Fear is self-created when we visualize future negative outcomes. Maybe you think your spouse or partner doesn’t care about what’s happening in your life, or your boss is only concerned about his job and looking good.
Is fear stopping you from taking action on important things in your life, in your job or career, or relationships? Maybe you fear something you don’t know how to do, but are afraid to ask anyone, and you don’t know who you could ask.
For the longest time, I didn’t have a daily or weekly conversation with my husband about how things were going for him, and he didn’t ask that of me. Only when obstacles occurred did we discuss things. At times during dinner, we would talk, but TV has been a major distraction. Often I would hear, “we’ll talk about it later.”
We overcame this much needed conversation by having a Heart Talk. When we realized it would be better to know how things were truly going for each other and seeing areas where we might be able to support each other, things started to change in our relationship.
On Saturday mornings, as soon as breakfast is done and before we dig into weekend chores, we get a heart talk going. Sitting at the kitchen table, we give each other a safe space to talk and offer a deeper sense of listening to each other.
Heart Talk Setup
Here’s how you can set up a heart talk. You will ask this question of each other. Someone elects to talk first.
Ask, how was your week?
The first person talks freely while the other person listens only. Take about five minutes or longer. Focus on your successes and challenges.
What to Talk About
To keep the momentum going, it is important not to get bogged down in details. Although you want to include the challenges, which I will explain further on, spending too much time on stumbling blocks will derail you from focusing on successes and positive outcomes.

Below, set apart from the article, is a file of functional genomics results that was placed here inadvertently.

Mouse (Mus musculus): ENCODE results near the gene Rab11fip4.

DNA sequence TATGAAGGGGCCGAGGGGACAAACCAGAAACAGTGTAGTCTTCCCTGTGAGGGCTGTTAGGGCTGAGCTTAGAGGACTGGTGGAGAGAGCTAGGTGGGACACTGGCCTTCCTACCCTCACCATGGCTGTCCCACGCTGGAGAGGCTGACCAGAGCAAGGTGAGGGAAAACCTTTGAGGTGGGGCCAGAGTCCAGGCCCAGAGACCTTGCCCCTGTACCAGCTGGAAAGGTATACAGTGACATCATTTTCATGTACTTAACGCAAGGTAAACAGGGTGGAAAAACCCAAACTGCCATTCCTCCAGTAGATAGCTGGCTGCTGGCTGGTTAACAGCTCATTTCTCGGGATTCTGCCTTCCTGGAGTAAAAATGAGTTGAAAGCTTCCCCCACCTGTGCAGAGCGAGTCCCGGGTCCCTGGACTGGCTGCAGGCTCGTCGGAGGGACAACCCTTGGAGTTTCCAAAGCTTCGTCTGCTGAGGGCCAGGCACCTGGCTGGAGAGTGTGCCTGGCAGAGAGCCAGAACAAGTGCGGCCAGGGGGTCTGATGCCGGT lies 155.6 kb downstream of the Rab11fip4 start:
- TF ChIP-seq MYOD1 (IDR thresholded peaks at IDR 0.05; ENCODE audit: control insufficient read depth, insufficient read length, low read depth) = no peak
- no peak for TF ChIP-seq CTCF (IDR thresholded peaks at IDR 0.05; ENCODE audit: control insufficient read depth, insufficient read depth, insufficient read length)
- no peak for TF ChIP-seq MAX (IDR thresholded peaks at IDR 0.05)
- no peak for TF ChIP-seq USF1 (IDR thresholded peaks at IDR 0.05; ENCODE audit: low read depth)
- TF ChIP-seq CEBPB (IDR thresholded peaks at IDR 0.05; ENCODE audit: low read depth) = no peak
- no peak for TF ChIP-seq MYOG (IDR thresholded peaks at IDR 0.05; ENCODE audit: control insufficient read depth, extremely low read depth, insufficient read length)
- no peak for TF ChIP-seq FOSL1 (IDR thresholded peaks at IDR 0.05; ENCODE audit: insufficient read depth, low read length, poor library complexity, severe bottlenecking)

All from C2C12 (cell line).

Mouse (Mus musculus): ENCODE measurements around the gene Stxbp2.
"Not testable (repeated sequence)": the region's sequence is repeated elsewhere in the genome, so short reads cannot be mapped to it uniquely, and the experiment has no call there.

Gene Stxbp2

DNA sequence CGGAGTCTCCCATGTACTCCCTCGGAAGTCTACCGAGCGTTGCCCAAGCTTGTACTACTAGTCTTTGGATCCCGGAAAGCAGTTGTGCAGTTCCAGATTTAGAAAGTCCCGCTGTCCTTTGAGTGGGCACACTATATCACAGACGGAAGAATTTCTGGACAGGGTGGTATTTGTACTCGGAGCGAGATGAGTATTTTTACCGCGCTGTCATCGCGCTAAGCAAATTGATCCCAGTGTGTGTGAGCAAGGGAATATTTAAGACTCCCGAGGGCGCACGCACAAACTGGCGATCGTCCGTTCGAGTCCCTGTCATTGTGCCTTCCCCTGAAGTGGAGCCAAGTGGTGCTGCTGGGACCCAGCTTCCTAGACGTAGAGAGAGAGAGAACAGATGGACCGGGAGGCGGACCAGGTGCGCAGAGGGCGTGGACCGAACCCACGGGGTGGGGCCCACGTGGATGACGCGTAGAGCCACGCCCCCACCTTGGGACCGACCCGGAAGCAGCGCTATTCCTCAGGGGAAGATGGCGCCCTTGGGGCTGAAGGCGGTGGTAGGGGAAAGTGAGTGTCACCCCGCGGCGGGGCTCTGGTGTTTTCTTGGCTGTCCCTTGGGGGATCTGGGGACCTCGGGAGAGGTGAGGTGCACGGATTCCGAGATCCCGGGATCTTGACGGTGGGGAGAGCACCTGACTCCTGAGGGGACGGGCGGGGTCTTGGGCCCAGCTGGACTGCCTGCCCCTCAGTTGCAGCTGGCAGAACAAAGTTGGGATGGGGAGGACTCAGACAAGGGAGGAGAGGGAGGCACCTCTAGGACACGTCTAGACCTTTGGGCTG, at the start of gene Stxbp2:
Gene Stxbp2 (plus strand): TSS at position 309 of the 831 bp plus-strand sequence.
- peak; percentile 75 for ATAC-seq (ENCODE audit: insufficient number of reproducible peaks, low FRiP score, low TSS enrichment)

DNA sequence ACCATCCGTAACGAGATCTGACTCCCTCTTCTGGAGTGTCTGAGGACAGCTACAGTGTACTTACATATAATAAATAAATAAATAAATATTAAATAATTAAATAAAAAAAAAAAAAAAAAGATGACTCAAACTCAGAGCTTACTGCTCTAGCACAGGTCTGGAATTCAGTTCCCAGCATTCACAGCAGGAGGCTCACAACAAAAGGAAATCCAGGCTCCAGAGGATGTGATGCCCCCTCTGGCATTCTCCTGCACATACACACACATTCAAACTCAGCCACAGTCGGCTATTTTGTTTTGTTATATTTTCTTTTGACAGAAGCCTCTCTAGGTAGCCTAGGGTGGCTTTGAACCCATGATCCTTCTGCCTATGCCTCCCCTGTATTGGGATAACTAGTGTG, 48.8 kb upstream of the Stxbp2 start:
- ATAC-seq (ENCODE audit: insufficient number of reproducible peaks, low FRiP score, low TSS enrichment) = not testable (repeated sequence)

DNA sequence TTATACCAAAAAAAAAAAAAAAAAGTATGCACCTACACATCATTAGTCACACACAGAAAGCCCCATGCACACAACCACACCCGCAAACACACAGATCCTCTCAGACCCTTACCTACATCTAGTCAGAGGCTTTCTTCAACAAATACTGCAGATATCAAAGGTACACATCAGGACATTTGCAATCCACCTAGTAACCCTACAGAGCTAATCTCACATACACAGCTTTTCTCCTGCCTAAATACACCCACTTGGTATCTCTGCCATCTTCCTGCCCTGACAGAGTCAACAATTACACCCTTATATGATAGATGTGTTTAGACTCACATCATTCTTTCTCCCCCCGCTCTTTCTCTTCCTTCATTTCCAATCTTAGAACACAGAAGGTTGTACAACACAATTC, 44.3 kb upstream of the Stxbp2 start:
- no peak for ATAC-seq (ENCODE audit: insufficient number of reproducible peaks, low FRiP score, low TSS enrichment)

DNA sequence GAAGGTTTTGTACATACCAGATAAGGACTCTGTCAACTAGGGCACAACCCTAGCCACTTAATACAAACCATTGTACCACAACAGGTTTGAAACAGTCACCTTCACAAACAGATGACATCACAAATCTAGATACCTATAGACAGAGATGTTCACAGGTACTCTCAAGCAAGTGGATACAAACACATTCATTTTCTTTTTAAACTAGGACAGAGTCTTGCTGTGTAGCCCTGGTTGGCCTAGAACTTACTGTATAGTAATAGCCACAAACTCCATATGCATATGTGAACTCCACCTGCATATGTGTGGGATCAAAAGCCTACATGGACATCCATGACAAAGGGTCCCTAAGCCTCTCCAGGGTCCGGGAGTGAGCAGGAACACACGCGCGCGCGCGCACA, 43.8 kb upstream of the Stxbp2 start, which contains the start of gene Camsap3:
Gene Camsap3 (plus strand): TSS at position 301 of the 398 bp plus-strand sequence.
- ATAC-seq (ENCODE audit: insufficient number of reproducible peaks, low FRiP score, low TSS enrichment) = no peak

Some easy and simple suggestions to include in your heart talk are to start with what happened during the week, possibly an individual goal for exercise and how you were or not making progress, how you are feeling if you’ve had a health challenge, talk about your work, whether there are new projects and goals you may have set for yourself and team members together, and you may want to include people important to the elements of these summaries.
Remember, once you get in the practice of doing a heart talk, you will learn to summarize all of this and what’s most important.
The listener doesn’t interrupt, and doesn’t ask questions. The listener should not be distracted by anything, thus giving the person who is speaking your full attention.
Once you see how the heart talk is progressing, you may be anticipating what you want to talk about. To avoid straying from actively listening, before the heart talk make a list of what you want to talk about and then leave it aside until it is your turn.
After 5 minutes or longer, when the first person is done, the other person will have a turn to talk about the week. The first person who finished will ask, how was your week?
After both partners are finished, then offer each other feedback. First ask, would you like feedback?
When one person signals to the other to begin, first thank the person for sharing their successes and challenges. Always give praise before feedback.
Offer feedback where you can give specific suggestions. For example, when my spouse said he had difficulty getting to the gym to work out, I suggested carrying a gym bag in the car to work and changing his clothes after work.
If there are challenges the person needs additional feedback elsewhere, you may suggest, who may be able to help take the next step?
Results, Results, Results
My heart talk with my spouse has grown now giving us more understanding of how each other is feeling.
I am happier knowing that my spouse wants to know about the successes or challenges I’ve had in my week when we sit down for the heart talk. So this simple heart talk turned out to be a form of encouragement for each other and deeper awareness of how each other is doing and feeling.
Try a heart talk. You’ll even love the greater awareness of your own successes and challenges. You’ll overcome areas where you may have been stuck.
Before long, you’ll be feeling more at peace with yourself and your spouse or partner. You’ll open your hearts to each other through sharing, listening, and feedback.
Once you see the benefit of having a heart talk at home, you’ll want to have heart talks with your team. Through my professional and facilitated training programs, we create a powerful method to improve engagement and workplace experiences. Contact me at 561-414-6503, or firstname.lastname@example.org.
2 Responses to Why Have a Heart Talk?
This is an awesome article Ann! I love the idea of having a heart talk with my spouse. Thanks for sharing how to do that!
Thanks and enjoy, Jodi!